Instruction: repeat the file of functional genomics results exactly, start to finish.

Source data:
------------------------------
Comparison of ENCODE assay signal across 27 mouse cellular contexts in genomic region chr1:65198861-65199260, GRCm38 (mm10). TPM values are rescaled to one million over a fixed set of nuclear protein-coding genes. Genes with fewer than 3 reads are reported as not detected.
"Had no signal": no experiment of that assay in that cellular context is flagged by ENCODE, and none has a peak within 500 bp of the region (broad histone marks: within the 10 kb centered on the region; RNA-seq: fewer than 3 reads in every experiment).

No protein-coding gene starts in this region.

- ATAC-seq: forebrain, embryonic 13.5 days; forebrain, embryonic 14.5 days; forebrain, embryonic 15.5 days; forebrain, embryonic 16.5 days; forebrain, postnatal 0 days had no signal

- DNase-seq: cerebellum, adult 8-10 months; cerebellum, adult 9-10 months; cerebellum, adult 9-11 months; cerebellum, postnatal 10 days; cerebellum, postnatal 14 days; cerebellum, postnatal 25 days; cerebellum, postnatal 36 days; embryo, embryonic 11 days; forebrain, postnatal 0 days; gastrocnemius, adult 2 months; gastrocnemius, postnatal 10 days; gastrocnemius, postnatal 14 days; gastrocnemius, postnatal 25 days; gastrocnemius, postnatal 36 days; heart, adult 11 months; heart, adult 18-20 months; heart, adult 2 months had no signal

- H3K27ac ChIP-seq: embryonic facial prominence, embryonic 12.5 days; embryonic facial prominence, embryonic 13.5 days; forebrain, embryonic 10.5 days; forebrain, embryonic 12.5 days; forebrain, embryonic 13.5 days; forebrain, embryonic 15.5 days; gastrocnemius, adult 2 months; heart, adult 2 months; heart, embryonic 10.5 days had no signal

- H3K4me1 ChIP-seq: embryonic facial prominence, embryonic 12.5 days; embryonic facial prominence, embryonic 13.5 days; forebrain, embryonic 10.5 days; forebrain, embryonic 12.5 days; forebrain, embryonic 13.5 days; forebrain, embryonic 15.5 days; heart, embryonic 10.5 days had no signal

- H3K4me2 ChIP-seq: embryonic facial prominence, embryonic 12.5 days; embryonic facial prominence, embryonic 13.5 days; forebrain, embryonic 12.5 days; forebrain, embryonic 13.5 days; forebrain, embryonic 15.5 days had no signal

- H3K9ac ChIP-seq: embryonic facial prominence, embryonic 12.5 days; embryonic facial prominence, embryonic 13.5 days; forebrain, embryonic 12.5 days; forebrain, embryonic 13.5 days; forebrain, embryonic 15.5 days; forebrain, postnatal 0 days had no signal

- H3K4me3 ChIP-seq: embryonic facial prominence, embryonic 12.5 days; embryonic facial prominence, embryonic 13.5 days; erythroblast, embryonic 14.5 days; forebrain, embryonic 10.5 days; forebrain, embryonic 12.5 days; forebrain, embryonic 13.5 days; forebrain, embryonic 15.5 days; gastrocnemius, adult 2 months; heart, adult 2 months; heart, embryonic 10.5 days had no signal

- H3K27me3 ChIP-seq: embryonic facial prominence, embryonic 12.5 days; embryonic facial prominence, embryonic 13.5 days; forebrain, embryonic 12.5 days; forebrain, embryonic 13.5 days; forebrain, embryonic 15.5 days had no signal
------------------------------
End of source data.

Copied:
Comparison of ENCODE assay signal across 27 mouse cellular contexts in genomic region chr1:65198861-65199260, GRCm38 (mm10). TPM values are rescaled to one million over a fixed set of nuclear protein-coding genes. Genes with fewer than 3 reads are reported as not detected.
"Had no signal": no experiment of that assay in that cellular context is flagged by ENCODE, and none has a peak within 500 bp of the region (broad histone marks: within the 10 kb centered on the region; RNA-seq: fewer than 3 reads in every experiment).

No protein-coding gene starts in this region.

- ATAC-seq: forebrain, embryonic 13.5 days; forebrain, embryonic 14.5 days; forebrain, embryonic 15.5 days; forebrain, embryonic 16.5 days; forebrain, postnatal 0 days had no signal

- DNase-seq: cerebellum, adult 8-10 months; cerebellum, adult 9-10 months; cerebellum, adult 9-11 months; cerebellum, postnatal 10 days; cerebellum, postnatal 14 days; cerebellum, postnatal 25 days; cerebellum, postnatal 36 days; embryo, embryonic 11 days; forebrain, postnatal 0 days; gastrocnemius, adult 2 months; gastrocnemius, postnatal 10 days; gastrocnemius, postnatal 14 days; gastrocnemius, postnatal 25 days; gastrocnemius, postnatal 36 days; heart, adult 11 months; heart, adult 18-20 months; heart, adult 2 months had no signal

- H3K27ac ChIP-seq: embryonic facial prominence, embryonic 12.5 days; embryonic facial prominence, embryonic 13.5 days; forebrain, embryonic 10.5 days; forebrain, embryonic 12.5 days; forebrain, embryonic 13.5 days; forebrain, embryonic 15.5 days; gastrocnemius, adult 2 months; heart, adult 2 months; heart, embryonic 10.5 days had no signal

- H3K4me1 ChIP-seq: embryonic facial prominence, embryonic 12.5 days; embryonic facial prominence, embryonic 13.5 days; forebrain, embryonic 10.5 days; forebrain, embryonic 12.5 days; forebrain, embryonic 13.5 days; forebrain, embryonic 15.5 days; heart, embryonic 10.5 days had no signal

- H3K4me2 ChIP-seq: embryonic facial prominence, embryonic 12.5 days; embryonic facial prominence, embryonic 13.5 days; forebrain, embryonic 12.5 days; forebrain, embryonic 13.5 days; forebrain, embryonic 15.5 days had no signal

- H3K9ac ChIP-seq: embryonic facial prominence, embryonic 12.5 days; embryonic facial prominence, embryonic 13.5 days; forebrain, embryonic 12.5 days; forebrain, embryonic 13.5 days; forebrain, embryonic 15.5 days; forebrain, postnatal 0 days had no signal

- H3K4me3 ChIP-seq: embryonic facial prominence, embryonic 12.5 days; embryonic facial prominence, embryonic 13.5 days; erythroblast, embryonic 14.5 days; forebrain, embryonic 10.5 days; forebrain, embryonic 12.5 days; forebrain, embryonic 13.5 days; forebrain, embryonic 15.5 days; gastrocnemius, adult 2 months; heart, adult 2 months; heart, embryonic 10.5 days had no signal

- H3K27me3 ChIP-seq: embryonic facial prominence, embryonic 12.5 days; embryonic facial prominence, embryonic 13.5 days; forebrain, embryonic 12.5 days; forebrain, embryonic 13.5 days; forebrain, embryonic 15.5 days had no signal